During the first six days of this year’s Songkran festival, Thailand experienced a significant increase in traffic accidents, with 2,008 incidents, many of which led to injuries and fatalities. This surge in accidents comes as a stark contrast to the previous year’s more subdued celebration. The reported 236 deaths represent a 4.45% decrease in road fatalities. Injuries, on the other hand, grew by 18%, according to the Interior Ministry.
Permanent Secretary Chotenarin Kerdsom stated that these traffic accidents resulted in 2,005 individuals being injured between April 11-16. The figures reveal a 16% rise compared to the same period during last year’s Thai New Year celebration. Despite the overall decrease in road deaths, Bangkok reported the highest number of fatalities with 20 deaths.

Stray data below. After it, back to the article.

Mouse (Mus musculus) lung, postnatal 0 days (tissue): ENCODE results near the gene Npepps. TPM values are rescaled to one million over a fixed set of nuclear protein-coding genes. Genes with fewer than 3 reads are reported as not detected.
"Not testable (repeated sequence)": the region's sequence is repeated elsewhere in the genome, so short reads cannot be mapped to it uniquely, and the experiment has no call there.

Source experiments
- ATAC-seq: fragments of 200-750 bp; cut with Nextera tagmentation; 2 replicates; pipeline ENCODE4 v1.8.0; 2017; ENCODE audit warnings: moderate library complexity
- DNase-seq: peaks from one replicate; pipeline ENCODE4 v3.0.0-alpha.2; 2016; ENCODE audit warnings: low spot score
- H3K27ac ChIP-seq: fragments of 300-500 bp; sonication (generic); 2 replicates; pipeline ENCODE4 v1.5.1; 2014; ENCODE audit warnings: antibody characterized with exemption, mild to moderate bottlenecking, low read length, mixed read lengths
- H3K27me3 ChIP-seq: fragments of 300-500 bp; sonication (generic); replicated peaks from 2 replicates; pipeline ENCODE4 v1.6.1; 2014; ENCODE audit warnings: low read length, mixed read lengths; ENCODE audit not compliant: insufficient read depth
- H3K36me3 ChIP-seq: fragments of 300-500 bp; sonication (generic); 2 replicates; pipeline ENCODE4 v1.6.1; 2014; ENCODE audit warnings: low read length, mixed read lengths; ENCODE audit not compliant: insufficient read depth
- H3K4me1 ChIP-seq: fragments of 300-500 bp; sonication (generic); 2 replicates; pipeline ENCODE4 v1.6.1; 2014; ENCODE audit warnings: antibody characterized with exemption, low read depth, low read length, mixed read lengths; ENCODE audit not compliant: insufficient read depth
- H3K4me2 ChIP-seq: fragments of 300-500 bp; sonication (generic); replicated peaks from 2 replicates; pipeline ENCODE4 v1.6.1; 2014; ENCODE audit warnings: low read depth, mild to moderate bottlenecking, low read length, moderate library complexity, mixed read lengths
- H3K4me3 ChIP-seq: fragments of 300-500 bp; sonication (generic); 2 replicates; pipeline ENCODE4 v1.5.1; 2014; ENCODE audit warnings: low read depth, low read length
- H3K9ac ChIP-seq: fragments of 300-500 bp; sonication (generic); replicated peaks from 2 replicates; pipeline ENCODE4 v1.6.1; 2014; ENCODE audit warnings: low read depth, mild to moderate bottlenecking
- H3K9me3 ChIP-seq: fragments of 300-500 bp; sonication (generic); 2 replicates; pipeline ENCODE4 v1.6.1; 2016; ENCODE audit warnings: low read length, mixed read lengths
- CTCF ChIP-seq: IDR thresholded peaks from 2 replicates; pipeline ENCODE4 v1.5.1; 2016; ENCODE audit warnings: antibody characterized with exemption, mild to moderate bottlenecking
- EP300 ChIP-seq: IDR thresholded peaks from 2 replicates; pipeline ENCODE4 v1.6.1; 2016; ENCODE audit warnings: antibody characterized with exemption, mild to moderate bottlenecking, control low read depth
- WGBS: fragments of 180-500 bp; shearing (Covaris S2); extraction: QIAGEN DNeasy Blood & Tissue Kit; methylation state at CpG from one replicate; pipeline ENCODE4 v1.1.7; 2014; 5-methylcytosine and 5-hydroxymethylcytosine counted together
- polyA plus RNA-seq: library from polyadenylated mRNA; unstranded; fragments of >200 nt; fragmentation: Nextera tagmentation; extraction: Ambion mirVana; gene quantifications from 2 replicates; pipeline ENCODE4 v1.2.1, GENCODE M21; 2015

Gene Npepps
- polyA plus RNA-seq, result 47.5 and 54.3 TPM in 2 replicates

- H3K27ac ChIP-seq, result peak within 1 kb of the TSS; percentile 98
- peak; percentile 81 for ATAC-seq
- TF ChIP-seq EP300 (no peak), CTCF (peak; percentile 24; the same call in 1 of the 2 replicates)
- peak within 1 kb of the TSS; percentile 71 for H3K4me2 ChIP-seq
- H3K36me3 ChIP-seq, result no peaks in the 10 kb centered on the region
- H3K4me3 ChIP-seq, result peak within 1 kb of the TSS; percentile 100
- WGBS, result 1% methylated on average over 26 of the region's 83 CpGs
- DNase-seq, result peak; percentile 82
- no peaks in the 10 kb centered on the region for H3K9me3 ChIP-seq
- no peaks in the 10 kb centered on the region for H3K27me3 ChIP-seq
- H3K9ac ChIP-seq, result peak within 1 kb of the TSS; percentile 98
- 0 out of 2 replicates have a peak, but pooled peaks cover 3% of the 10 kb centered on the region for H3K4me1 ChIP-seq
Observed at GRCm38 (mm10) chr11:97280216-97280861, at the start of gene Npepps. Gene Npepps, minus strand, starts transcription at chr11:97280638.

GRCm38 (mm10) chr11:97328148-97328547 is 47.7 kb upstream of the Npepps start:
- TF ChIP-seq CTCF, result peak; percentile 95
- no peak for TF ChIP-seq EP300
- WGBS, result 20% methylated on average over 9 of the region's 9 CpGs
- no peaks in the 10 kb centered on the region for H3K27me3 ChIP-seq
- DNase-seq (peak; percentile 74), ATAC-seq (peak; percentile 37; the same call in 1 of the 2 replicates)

The northern province of Nan recorded the highest number of traffic accidents, with 62 incidents, followed by 63 injuries. On the sixth day of the Songkran festival travel period, there were 263 traffic accidents, causing 36 deaths and leaving 268 people injured.
Common causes for these accidents include speeding, which accounted for 39% of incidents, and drink driving, which contributed to 24% of accidents. Motorcycles were involved in a staggering 78% of these traffic accidents, according to Mr. Chotenarin.
During this six-day period, courts ordered probation for 6,705 cases of drink driving, 230 cases for drivers using drugs, and 23 cases of reckless driving, as reported by Weerakit Hanpariphan, the Probation Department Director-General.